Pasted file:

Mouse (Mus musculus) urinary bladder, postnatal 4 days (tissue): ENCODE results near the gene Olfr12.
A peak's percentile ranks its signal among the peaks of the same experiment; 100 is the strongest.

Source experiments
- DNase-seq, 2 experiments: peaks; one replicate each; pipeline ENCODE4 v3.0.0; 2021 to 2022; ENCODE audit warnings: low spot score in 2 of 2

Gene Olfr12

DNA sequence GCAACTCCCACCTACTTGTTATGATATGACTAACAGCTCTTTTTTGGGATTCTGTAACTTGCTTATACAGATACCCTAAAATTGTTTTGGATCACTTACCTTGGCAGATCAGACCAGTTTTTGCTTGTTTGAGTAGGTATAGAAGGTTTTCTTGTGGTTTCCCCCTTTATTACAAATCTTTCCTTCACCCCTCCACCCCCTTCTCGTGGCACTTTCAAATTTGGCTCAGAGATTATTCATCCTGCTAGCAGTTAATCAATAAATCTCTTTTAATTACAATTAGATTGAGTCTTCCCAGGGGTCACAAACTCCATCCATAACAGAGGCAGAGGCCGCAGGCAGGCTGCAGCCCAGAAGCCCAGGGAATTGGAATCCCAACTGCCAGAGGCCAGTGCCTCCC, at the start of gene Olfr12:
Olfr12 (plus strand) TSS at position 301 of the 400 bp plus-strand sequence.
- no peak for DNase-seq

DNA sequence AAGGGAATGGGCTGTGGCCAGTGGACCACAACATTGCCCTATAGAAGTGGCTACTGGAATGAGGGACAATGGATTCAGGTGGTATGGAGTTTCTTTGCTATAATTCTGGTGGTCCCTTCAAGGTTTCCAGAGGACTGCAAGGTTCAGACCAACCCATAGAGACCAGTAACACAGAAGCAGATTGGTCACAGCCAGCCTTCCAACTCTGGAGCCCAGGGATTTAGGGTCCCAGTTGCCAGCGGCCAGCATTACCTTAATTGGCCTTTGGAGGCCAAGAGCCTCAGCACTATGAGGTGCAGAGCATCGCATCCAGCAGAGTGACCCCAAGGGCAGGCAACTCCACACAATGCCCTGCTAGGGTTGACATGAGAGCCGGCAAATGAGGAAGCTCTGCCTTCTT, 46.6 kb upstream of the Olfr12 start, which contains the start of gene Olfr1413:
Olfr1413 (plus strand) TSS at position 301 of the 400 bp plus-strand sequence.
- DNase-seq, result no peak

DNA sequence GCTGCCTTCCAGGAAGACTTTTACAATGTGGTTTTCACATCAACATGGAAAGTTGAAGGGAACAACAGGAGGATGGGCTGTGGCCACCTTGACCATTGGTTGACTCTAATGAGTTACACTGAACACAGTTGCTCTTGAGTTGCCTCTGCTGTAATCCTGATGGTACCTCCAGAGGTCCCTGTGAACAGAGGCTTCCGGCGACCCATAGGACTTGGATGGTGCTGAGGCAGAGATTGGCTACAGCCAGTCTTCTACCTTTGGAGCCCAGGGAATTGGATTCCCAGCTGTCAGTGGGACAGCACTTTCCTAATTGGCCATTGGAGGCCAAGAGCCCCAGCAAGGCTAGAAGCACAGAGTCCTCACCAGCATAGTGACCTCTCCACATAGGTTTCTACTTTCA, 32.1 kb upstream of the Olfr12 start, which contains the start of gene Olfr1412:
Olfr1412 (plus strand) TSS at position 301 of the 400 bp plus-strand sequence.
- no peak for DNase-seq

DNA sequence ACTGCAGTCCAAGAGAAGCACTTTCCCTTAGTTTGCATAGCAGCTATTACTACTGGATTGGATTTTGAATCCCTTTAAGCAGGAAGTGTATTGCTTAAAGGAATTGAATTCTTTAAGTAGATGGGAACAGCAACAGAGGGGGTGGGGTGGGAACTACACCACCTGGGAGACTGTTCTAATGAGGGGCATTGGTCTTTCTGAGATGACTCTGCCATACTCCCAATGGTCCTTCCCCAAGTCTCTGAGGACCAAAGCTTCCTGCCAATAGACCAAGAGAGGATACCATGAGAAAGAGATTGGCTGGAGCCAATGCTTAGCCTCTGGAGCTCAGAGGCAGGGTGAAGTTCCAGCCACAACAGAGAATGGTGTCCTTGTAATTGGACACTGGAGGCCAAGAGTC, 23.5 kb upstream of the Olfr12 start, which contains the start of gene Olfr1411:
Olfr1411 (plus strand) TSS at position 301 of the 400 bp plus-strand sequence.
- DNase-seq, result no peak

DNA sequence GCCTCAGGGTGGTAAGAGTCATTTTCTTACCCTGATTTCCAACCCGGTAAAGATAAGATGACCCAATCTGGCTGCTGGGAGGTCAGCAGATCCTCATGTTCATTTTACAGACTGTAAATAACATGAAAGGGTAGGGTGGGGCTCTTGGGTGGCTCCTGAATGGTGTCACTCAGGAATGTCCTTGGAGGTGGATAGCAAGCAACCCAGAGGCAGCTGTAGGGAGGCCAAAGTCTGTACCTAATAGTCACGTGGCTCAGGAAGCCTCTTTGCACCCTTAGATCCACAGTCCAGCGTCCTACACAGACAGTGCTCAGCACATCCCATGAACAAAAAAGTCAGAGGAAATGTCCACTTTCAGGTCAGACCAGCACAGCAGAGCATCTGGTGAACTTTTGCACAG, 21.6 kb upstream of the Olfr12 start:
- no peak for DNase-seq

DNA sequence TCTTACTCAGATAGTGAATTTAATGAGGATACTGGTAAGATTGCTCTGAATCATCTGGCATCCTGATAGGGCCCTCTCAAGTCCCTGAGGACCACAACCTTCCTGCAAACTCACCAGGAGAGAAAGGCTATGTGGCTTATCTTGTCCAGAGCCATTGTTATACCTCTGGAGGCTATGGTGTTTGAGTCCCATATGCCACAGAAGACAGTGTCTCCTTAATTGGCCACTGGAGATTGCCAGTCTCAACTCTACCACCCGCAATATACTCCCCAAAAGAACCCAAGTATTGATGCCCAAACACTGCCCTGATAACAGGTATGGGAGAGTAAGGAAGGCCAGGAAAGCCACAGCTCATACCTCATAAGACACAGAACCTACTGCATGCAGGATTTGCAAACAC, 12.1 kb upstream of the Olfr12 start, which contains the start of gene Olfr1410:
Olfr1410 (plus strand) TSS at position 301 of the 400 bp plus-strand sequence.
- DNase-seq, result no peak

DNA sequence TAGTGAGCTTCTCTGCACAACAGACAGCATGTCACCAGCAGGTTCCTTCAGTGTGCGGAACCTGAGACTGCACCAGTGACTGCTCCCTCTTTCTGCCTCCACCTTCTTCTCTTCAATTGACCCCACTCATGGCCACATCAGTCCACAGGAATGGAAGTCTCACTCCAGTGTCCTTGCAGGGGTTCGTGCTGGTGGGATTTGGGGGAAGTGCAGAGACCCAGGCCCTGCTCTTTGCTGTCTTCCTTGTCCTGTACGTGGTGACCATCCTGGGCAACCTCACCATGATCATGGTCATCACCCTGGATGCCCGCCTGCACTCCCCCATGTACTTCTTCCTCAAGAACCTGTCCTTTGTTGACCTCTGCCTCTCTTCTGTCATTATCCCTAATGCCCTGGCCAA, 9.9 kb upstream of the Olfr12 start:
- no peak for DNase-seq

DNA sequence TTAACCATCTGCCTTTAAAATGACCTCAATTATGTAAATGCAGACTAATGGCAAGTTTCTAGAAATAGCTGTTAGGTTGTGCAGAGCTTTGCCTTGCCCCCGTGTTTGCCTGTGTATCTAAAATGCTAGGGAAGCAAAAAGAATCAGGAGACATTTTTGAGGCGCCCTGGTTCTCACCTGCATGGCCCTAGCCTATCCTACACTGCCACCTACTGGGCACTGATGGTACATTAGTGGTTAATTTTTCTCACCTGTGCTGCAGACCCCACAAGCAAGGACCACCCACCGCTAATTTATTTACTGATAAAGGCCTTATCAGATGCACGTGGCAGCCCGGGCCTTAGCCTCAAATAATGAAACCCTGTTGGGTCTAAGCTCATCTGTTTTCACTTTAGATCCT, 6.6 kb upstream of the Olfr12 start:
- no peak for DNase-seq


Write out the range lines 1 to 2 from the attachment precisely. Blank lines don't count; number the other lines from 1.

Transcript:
Mouse (Mus musculus) urinary bladder, postnatal 4 days (tissue): ENCODE results near the gene Olfr12.
A peak's percentile ranks its signal among the peaks of the same experiment; 100 is the strongest.